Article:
This article is intended for those of you who are at the beginning of your investing journey and want to begin learning the link between Bank Polska Kasa Opieki SA (WSE:PEO)’s fundamentals and stock market performance.
Bank Polska Kasa Opieki SA (WSE:PEO) trades with a trailing P/E of 12x, which is lower than the industry average of 13.6x. Although some investors may jump to the conclusion that this is a great buying opportunity, understanding the assumptions behind the P/E ratio might change your mind. In this article, I will explain what the P/E ratio is as well as what you should look out for when using it. View out our latest analysis for Bank Polska Kasa Opieki
What you need to know about the P/E ratio
A common ratio used for relative valuation is the P/E ratio. It compares a stock’s price per share to the stock’s earnings per share. A more intuitive way of understanding the P/E ratio is to think of it as how much investors are paying for each dollar of the company’s earnings.
P/E Calculation for PEO
Price-Earnings Ratio = Price per share ÷ Earnings per share
PEO Price-Earnings Ratio = PLN114.9 ÷ PLN9.593 = 12x
The P/E ratio isn’t a metric you view in isolation and only becomes useful when you compare it against other similar companies. Our goal is to compare the stock’s P/E ratio to the average of companies that have similar attributes to PEO, such as company lifetime and products sold. A common peer group is companies that exist in the same industry, which is what I use. PEO’s P/E of 12x is lower than its industry peers (13.6x), which implies that each dollar of PEO’s earnings is being undervalued by investors. As such, our analysis shows that PEO represents an under-priced stock.
Assumptions to watch out for
Before you jump to the conclusion that PEO is the perfect buying opportunity, it is important to realise that our conclusion rests on two assertions. Firstly, our peer group contains companies that are similar to PEO. If this isn’t the case, the difference in P/E could be due to other factors. For example, if you compared higher growth firms with PEO, then its P/E would naturally be lower since investors would reward its peers’ higher growth with a higher price. The second assumption that must hold true is that the stocks we are comparing PEO to are fairly valued by the market. If this does not hold true, PEO’s lower P/E ratio may be because firms in our peer group are overvalued by the market.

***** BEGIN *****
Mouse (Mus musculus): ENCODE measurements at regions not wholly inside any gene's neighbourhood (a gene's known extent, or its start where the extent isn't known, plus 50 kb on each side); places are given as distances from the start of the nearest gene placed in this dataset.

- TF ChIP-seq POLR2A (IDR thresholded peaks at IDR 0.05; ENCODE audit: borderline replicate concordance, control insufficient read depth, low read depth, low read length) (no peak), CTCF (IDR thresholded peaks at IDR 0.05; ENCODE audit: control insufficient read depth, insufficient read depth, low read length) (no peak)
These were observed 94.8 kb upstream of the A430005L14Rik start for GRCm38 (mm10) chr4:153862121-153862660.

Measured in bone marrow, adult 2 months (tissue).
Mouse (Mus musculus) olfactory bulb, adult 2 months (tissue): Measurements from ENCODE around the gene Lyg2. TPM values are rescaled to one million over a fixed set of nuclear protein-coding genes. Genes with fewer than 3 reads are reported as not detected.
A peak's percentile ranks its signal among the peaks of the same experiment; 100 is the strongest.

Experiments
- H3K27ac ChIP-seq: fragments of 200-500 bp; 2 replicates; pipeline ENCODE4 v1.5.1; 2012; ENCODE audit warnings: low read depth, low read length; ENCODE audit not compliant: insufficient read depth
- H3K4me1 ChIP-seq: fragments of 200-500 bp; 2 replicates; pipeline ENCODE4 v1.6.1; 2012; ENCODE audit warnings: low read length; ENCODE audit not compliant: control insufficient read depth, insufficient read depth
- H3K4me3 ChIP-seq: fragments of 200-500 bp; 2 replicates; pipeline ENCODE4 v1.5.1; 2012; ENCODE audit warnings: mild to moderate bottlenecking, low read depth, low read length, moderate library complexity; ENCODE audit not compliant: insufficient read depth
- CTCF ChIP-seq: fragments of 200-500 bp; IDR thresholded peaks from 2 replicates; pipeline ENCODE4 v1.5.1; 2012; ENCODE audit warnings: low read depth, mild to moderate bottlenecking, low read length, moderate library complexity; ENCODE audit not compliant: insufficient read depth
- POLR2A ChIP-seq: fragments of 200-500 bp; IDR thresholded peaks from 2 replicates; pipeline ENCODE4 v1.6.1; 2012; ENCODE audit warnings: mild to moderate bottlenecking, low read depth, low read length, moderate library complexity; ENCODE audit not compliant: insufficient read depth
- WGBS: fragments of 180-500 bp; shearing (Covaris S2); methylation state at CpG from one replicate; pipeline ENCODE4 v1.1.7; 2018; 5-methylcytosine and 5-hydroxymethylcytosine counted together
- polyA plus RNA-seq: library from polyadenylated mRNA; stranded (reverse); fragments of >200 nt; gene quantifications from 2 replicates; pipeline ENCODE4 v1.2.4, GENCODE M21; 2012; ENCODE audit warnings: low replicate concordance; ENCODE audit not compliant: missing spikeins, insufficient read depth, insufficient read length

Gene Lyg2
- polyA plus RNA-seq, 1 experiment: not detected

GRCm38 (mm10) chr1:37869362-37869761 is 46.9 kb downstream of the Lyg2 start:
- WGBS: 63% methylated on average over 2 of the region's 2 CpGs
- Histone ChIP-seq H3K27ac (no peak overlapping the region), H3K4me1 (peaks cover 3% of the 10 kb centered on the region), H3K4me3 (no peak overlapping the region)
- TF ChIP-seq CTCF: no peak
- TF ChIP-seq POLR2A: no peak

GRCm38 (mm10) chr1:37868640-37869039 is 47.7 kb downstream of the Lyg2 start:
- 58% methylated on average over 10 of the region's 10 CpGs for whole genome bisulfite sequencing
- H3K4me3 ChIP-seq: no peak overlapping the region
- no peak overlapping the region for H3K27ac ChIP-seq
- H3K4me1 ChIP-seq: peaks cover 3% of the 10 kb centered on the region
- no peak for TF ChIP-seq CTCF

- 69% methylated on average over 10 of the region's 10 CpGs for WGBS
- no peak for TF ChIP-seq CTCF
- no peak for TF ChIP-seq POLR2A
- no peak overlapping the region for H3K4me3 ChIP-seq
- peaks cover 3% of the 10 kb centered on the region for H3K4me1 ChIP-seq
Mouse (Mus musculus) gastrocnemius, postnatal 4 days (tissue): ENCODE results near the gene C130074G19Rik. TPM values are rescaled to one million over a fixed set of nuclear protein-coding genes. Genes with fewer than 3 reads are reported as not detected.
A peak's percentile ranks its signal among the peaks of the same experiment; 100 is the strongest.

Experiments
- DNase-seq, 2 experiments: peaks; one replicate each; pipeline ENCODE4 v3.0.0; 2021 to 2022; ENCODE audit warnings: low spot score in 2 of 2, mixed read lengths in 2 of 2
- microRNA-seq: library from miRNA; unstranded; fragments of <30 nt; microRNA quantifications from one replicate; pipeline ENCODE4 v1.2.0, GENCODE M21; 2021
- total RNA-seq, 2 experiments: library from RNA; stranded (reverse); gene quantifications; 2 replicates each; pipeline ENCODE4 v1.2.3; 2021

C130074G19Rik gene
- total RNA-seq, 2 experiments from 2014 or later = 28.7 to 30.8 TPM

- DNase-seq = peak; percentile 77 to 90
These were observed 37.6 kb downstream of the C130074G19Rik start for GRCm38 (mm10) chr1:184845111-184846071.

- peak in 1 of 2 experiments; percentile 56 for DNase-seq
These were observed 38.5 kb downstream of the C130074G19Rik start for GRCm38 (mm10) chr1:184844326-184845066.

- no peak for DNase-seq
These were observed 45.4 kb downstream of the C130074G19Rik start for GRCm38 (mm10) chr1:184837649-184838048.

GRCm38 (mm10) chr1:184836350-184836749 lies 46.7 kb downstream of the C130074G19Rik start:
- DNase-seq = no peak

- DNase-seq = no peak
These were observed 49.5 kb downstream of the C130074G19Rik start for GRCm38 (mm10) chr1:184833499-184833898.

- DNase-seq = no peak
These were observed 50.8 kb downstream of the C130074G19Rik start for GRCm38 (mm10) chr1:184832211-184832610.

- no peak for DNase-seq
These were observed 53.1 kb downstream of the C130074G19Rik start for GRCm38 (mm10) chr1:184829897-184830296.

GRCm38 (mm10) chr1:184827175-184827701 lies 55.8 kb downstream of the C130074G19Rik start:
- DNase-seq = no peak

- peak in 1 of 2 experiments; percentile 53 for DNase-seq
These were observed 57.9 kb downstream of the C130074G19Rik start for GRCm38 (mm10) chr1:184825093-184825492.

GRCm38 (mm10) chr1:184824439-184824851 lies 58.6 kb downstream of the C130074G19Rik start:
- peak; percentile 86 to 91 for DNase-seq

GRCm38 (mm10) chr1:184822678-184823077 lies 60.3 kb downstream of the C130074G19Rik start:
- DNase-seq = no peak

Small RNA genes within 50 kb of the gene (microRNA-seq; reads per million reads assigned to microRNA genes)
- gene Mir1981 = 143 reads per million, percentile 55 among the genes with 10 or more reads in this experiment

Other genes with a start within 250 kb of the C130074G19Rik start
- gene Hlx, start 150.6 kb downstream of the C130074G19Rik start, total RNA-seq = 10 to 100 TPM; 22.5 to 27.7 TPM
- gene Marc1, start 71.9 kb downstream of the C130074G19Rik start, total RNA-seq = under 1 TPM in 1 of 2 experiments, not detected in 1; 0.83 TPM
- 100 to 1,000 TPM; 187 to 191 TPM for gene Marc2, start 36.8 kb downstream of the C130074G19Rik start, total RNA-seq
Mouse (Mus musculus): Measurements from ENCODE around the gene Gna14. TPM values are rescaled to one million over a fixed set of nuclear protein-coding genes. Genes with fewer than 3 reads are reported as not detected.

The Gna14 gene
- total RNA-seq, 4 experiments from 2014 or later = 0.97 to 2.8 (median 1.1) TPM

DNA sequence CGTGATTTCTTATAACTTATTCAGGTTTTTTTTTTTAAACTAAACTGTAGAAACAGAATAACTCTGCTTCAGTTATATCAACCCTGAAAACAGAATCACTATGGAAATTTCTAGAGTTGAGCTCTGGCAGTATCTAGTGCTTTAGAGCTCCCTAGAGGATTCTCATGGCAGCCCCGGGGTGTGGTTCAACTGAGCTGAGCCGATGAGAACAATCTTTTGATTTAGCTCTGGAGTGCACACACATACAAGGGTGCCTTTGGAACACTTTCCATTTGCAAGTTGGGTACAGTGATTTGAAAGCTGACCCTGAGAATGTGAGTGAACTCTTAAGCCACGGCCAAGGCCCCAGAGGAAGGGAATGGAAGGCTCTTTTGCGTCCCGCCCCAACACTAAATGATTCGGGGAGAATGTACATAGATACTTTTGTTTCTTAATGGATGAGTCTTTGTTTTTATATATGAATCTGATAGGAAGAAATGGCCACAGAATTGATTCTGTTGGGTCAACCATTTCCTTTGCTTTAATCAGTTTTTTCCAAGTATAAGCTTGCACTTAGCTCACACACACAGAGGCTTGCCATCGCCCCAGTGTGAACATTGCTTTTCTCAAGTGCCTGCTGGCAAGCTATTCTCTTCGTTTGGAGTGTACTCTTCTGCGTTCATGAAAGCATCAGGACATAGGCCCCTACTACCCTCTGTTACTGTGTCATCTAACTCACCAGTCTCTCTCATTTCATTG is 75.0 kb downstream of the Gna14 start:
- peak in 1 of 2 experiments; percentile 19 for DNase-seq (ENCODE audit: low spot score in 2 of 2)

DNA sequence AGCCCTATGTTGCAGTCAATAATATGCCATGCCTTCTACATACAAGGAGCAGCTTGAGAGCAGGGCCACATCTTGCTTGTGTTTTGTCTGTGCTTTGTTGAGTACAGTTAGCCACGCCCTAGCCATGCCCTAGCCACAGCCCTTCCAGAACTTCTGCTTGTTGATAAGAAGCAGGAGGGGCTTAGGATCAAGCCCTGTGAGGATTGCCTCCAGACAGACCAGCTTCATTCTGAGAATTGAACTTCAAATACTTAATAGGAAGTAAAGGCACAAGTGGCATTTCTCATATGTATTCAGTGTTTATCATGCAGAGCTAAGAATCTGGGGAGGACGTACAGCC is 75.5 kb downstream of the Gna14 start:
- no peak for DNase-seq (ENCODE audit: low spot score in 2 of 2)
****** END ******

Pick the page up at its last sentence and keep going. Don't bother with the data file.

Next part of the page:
What this means for you:
You may have already conducted fundamental analysis on the stock as a shareholder, so its current undervaluation could signal a good buying opportunity to increase your exposure to PEO. Now that you understand the ins and outs of the PE metric, you should know to bear in mind its limitations before you make an investment decision. Remember that basing your investment decision off one metric alone is certainly not sufficient. There are many things I have not taken into account in this article and the PE ratio is very one-dimensional. If you have not done so already, I highly recommend you to complete your research by taking a look at the following:
Future Outlook: What are well-informed industry analysts predicting for PEO’s future growth? Take a look at our free research report of analyst consensus for PEO’s outlook.
Past Track Record: Has PEO been consistently performing well irrespective of the ups and downs in the market? Go into more detail in the past performance analysis and take a look at the free visual representations of PEO’s historicals for more clarity.
Other High-Performing Stocks: Are there other stocks that provide better prospects with proven track records? Explore our free list of these great stocks here.
To help readers see pass the short term volatility of the financial market, we aim to bring you a long-term focused research analysis purely driven by fundamental data. Note that our analysis does not factor in the latest price sensitive company announcements.
The author is an independent contributor and at the time of publication had no position in the stocks mentioned.